Worms, mushrooms and the intangibles of growth


Over lunch yesterday I browsed a new book that came into the office: Annie Leonard’s The Story of Stuff. An Internet movie of the same name is a "sensation" according to the book jacket, and indeed it was referenced on this blog a while ago, so I think the "sensation" label fits.

Basically, the movie and the book dive into the particulars of the global economy: where all these consumer goods come from, what their true costs are, and what happens when we throw them away. Along the way, it critiques some of the basic tenets of capitalism, including the fact that countries and corporations chase growth "as a goal unto itself, above all else." And a country’s GDP is not a true measure of how well it’s doing by its people. Leonard writes:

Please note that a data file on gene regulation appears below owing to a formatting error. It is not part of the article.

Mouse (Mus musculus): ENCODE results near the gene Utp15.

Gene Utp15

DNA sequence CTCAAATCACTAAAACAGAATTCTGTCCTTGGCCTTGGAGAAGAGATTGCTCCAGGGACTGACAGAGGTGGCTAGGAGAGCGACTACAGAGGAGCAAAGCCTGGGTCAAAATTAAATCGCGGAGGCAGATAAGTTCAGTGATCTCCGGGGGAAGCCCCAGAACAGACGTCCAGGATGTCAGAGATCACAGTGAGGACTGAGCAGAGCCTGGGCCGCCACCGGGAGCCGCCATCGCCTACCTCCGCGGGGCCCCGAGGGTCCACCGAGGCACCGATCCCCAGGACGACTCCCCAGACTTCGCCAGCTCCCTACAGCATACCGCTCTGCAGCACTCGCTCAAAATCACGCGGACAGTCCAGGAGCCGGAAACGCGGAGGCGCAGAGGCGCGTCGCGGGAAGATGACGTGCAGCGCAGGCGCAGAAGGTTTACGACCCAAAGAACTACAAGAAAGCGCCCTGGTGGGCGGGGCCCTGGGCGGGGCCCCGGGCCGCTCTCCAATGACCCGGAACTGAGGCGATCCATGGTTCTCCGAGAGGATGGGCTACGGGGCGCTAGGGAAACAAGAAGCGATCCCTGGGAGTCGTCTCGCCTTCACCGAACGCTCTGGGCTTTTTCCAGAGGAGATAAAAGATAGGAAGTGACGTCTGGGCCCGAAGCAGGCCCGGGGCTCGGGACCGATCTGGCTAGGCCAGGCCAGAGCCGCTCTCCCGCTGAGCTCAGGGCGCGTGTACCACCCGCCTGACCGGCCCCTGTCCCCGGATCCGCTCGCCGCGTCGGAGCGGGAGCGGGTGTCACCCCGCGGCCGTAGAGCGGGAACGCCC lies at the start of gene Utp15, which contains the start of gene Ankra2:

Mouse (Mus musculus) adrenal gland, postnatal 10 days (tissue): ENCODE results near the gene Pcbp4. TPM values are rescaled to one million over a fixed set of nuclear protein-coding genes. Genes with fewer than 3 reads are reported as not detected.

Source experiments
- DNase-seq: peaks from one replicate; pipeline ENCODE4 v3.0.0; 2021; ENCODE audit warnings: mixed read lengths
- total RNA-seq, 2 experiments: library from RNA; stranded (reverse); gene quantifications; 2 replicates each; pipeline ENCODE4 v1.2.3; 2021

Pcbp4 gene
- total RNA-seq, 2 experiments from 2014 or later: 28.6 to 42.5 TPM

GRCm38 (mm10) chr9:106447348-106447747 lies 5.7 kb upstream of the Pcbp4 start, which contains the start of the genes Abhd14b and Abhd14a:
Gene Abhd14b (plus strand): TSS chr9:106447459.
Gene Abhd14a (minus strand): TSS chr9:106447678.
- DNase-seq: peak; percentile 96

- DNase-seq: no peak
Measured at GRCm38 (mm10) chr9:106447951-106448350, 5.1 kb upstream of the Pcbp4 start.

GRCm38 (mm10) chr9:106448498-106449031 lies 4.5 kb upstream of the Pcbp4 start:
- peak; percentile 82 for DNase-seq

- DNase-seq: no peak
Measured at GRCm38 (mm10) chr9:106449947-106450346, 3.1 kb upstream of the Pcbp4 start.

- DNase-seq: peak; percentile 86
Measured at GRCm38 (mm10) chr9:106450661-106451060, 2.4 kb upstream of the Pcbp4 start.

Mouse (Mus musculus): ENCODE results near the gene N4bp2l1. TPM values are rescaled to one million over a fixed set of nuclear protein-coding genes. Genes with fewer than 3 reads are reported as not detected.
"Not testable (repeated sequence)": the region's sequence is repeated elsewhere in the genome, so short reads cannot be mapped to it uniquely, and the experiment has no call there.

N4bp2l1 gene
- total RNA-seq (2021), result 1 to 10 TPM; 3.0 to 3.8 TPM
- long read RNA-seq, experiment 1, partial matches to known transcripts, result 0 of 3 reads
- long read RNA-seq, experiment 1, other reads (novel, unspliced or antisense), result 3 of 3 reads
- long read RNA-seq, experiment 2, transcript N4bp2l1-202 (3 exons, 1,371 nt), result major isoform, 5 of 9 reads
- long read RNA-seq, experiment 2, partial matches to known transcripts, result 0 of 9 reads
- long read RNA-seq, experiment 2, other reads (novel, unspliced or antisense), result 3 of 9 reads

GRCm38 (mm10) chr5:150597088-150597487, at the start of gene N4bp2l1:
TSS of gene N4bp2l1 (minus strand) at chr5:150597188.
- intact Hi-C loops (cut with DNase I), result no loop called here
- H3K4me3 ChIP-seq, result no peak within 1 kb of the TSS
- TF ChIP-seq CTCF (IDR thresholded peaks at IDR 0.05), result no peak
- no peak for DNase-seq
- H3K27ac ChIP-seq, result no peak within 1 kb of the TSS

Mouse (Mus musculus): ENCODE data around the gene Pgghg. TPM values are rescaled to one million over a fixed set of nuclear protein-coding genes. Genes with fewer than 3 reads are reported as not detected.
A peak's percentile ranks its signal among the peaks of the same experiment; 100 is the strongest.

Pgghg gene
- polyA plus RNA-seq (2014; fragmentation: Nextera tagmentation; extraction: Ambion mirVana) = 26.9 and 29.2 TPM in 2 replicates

"In his book Deep Economy, Bill McKibben gave this real world example of the failure of GDP to measure success: for years in Africa, the non-native water hyacinth was clogging waterways, and herbicides had done nothing to solve the problem. Then someone discovered that dried water hyacinth made great material for growing highly nutritious mushrooms, and that when the mushrooms broke down the cellulose in the hyacinths, it made a great medium for earthworms.

"The worms chomped that down and created high-quality fertilizer, then were themselves feed for chickens. The chickens, of course, provided people with eggs, while their droppings could be used to fuel biogas digesters that produced power, and this reduced the need to cut down more trees for firewood from the already deforested regions in that part of Africa. Because monetary transactions—like the purchase of fertilizer—were reduced, a solution like this actually shows up on a measure like GDP as diminished ‘growth.’ Yet it’s clear to anyone with eyes, a brain, and a heart that the hyacinth-mushroom-worm-chicken solution is true progress: healthy and sensible."

I’ll have to hunt up McKibben’s book next. Anyone read it?